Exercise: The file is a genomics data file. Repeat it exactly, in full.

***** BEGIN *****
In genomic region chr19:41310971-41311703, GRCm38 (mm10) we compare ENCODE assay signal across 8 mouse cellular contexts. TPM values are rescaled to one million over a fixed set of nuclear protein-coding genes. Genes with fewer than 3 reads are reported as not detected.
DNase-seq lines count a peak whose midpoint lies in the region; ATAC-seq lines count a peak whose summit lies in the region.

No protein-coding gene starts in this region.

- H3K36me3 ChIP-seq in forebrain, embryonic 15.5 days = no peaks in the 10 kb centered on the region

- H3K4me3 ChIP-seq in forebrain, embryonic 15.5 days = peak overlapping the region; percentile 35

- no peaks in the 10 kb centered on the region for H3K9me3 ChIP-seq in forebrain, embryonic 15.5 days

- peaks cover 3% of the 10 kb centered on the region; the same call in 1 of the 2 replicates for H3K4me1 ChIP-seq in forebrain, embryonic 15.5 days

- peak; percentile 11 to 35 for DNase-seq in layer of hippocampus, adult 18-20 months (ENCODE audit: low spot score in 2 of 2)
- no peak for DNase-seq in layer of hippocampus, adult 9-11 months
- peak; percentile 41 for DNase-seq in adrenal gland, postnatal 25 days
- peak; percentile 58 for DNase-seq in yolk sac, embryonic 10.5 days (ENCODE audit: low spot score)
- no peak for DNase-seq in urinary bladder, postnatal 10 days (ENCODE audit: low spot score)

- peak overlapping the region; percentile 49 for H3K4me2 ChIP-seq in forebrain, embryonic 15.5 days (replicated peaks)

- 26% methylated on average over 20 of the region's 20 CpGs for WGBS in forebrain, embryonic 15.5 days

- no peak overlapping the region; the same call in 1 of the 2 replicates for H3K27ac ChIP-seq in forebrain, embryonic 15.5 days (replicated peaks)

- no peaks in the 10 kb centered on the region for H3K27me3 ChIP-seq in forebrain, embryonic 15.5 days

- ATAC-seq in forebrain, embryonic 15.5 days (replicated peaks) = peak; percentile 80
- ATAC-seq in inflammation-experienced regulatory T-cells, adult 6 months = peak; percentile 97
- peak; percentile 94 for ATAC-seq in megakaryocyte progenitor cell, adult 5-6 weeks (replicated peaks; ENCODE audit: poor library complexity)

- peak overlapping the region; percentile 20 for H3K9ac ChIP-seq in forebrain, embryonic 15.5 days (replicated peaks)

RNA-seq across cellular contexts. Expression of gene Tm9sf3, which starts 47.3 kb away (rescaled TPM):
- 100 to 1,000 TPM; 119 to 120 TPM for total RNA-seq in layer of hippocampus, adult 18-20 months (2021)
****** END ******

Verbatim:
In genomic region chr19:41310971-41311703, GRCm38 (mm10) we compare ENCODE assay signal across 8 mouse cellular contexts. TPM values are rescaled to one million over a fixed set of nuclear protein-coding genes. Genes with fewer than 3 reads are reported as not detected.
DNase-seq lines count a peak whose midpoint lies in the region; ATAC-seq lines count a peak whose summit lies in the region.

No protein-coding gene starts in this region.

- H3K36me3 ChIP-seq in forebrain, embryonic 15.5 days = no peaks in the 10 kb centered on the region

- H3K4me3 ChIP-seq in forebrain, embryonic 15.5 days = peak overlapping the region; percentile 35

- no peaks in the 10 kb centered on the region for H3K9me3 ChIP-seq in forebrain, embryonic 15.5 days

- peaks cover 3% of the 10 kb centered on the region; the same call in 1 of the 2 replicates for H3K4me1 ChIP-seq in forebrain, embryonic 15.5 days

- peak; percentile 11 to 35 for DNase-seq in layer of hippocampus, adult 18-20 months (ENCODE audit: low spot score in 2 of 2)
- no peak for DNase-seq in layer of hippocampus, adult 9-11 months
- peak; percentile 41 for DNase-seq in adrenal gland, postnatal 25 days
- peak; percentile 58 for DNase-seq in yolk sac, embryonic 10.5 days (ENCODE audit: low spot score)
- no peak for DNase-seq in urinary bladder, postnatal 10 days (ENCODE audit: low spot score)

- peak overlapping the region; percentile 49 for H3K4me2 ChIP-seq in forebrain, embryonic 15.5 days (replicated peaks)

- 26% methylated on average over 20 of the region's 20 CpGs for WGBS in forebrain, embryonic 15.5 days

- no peak overlapping the region; the same call in 1 of the 2 replicates for H3K27ac ChIP-seq in forebrain, embryonic 15.5 days (replicated peaks)

- no peaks in the 10 kb centered on the region for H3K27me3 ChIP-seq in forebrain, embryonic 15.5 days

- ATAC-seq in forebrain, embryonic 15.5 days (replicated peaks) = peak; percentile 80
- ATAC-seq in inflammation-experienced regulatory T-cells, adult 6 months = peak; percentile 97
- peak; percentile 94 for ATAC-seq in megakaryocyte progenitor cell, adult 5-6 weeks (replicated peaks; ENCODE audit: poor library complexity)

- peak overlapping the region; percentile 20 for H3K9ac ChIP-seq in forebrain, embryonic 15.5 days (replicated peaks)

RNA-seq across cellular contexts. Expression of gene Tm9sf3, which starts 47.3 kb away (rescaled TPM):
- 100 to 1,000 TPM; 119 to 120 TPM for total RNA-seq in layer of hippocampus, adult 18-20 months (2021)